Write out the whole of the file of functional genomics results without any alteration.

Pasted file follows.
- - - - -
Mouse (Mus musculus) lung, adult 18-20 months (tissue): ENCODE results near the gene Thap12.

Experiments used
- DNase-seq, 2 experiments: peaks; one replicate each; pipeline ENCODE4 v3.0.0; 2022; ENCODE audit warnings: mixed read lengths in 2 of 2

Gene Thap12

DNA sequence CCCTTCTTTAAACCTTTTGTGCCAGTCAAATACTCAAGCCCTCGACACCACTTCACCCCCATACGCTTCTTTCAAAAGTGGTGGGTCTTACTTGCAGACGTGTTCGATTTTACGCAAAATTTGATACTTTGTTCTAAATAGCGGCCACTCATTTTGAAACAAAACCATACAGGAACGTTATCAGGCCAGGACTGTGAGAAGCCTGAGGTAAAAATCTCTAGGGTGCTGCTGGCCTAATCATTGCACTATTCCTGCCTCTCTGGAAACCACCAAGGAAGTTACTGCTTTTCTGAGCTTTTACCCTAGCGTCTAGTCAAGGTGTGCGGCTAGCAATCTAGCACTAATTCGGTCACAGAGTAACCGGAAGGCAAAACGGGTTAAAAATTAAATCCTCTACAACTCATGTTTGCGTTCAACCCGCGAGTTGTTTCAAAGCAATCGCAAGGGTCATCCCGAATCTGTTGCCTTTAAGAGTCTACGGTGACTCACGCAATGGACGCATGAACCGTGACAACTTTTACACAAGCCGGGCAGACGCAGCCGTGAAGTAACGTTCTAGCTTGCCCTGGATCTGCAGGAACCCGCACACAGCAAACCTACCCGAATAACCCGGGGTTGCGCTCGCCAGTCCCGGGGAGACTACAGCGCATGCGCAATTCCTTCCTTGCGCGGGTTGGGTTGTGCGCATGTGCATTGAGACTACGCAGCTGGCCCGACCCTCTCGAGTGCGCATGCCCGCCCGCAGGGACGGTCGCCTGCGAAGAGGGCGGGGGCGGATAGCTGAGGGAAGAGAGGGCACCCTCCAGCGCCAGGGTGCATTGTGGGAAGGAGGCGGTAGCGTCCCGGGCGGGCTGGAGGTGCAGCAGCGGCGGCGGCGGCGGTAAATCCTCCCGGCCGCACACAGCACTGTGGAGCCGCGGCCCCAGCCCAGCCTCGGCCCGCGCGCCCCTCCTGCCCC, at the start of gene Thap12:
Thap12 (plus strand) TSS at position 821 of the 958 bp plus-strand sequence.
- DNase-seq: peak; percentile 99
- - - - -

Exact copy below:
Mouse (Mus musculus) lung, adult 18-20 months (tissue): ENCODE results near the gene Thap12.

Experiments used
- DNase-seq, 2 experiments: peaks; one replicate each; pipeline ENCODE4 v3.0.0; 2022; ENCODE audit warnings: mixed read lengths in 2 of 2

Gene Thap12

DNA sequence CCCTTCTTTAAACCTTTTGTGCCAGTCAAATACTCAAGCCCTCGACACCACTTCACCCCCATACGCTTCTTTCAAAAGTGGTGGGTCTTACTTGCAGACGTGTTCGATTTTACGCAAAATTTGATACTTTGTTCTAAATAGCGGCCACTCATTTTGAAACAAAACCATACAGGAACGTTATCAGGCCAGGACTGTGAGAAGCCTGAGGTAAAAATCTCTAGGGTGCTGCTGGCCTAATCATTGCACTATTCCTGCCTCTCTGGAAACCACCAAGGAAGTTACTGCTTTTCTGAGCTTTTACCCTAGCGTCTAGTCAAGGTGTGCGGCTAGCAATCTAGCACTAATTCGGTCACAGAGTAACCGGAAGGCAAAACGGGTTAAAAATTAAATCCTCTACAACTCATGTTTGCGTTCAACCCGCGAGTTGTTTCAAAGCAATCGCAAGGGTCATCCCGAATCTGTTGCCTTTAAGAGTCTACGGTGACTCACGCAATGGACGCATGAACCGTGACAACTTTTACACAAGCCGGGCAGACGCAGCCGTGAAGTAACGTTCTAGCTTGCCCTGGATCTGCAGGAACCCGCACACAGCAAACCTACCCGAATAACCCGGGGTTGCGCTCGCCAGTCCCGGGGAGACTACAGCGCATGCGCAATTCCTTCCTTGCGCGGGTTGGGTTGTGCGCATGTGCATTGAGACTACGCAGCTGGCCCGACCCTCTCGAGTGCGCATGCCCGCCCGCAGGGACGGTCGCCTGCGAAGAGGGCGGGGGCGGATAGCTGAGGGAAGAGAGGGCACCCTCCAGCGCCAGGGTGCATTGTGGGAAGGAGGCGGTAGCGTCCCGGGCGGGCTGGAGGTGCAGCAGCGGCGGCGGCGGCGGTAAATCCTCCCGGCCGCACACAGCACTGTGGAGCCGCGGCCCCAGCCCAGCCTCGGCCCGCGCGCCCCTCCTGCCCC, at the start of gene Thap12:
Thap12 (plus strand) TSS at position 821 of the 958 bp plus-strand sequence.
- DNase-seq: peak; percentile 99